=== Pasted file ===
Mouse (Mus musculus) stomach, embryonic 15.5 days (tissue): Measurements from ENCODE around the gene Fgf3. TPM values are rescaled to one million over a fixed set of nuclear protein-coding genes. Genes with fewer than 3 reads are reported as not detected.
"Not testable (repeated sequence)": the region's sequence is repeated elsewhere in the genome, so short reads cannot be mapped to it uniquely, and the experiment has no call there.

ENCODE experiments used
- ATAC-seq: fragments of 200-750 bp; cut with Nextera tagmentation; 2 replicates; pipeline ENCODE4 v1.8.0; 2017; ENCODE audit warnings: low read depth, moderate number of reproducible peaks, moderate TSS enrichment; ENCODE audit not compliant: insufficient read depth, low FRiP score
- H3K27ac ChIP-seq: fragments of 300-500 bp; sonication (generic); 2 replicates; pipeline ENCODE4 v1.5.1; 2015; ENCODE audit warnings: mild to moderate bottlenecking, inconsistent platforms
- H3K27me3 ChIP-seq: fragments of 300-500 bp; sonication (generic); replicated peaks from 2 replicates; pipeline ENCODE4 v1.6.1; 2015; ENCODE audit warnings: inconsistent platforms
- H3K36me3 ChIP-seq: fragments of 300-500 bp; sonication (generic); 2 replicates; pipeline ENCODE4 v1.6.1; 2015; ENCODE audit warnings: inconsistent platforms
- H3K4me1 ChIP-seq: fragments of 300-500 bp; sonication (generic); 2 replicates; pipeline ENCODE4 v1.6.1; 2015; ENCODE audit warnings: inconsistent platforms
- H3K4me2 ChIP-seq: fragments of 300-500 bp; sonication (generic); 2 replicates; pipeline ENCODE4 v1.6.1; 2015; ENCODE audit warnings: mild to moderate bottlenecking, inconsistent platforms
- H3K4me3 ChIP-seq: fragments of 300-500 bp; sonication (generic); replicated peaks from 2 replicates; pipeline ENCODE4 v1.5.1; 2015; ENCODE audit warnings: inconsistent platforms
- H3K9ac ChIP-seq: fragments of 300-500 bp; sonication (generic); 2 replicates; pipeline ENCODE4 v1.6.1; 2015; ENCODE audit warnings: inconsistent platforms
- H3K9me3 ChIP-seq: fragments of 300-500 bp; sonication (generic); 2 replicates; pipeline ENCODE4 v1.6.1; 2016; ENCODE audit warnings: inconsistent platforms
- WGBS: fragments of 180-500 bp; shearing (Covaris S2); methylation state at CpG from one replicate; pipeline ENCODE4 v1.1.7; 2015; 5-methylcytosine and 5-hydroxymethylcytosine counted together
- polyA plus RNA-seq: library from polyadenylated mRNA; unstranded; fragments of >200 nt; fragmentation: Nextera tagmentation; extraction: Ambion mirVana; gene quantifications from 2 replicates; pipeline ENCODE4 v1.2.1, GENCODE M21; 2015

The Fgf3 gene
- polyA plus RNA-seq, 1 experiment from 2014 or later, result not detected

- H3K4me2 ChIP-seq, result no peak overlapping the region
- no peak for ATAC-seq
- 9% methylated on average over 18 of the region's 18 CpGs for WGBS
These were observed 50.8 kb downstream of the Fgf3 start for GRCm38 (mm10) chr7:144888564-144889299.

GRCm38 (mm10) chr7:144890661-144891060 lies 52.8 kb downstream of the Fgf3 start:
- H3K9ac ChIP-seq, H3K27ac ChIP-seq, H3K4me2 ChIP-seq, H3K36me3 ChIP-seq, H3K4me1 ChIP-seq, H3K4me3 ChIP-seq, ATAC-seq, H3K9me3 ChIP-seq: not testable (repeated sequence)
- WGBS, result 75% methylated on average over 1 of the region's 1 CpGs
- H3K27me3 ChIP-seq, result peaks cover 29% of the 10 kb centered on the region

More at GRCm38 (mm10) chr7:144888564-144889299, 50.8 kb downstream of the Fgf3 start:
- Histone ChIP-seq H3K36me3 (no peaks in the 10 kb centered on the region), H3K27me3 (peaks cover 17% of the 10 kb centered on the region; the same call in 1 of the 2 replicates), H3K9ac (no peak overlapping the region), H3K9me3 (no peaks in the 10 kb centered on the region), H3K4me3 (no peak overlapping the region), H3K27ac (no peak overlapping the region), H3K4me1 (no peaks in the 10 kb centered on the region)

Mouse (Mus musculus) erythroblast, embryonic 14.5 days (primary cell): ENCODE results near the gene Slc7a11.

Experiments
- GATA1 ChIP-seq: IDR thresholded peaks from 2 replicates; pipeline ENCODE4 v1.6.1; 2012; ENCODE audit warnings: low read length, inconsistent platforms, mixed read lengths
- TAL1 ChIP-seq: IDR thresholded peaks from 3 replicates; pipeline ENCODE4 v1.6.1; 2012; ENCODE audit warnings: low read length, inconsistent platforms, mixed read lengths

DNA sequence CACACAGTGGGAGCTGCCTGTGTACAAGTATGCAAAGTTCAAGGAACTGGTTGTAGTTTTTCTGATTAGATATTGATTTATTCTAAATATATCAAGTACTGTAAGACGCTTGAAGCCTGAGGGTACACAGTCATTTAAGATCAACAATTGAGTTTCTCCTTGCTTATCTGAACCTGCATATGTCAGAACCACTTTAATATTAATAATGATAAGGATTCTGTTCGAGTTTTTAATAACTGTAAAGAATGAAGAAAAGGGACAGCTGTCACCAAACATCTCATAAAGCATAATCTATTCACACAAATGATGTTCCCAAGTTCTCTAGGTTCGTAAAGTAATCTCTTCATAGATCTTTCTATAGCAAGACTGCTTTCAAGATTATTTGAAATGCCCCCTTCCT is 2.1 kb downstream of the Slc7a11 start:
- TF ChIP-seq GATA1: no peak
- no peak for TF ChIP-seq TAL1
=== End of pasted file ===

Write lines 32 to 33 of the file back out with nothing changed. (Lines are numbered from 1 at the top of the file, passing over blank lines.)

- TF ChIP-seq GATA1: no peak
- no peak for TF ChIP-seq TAL1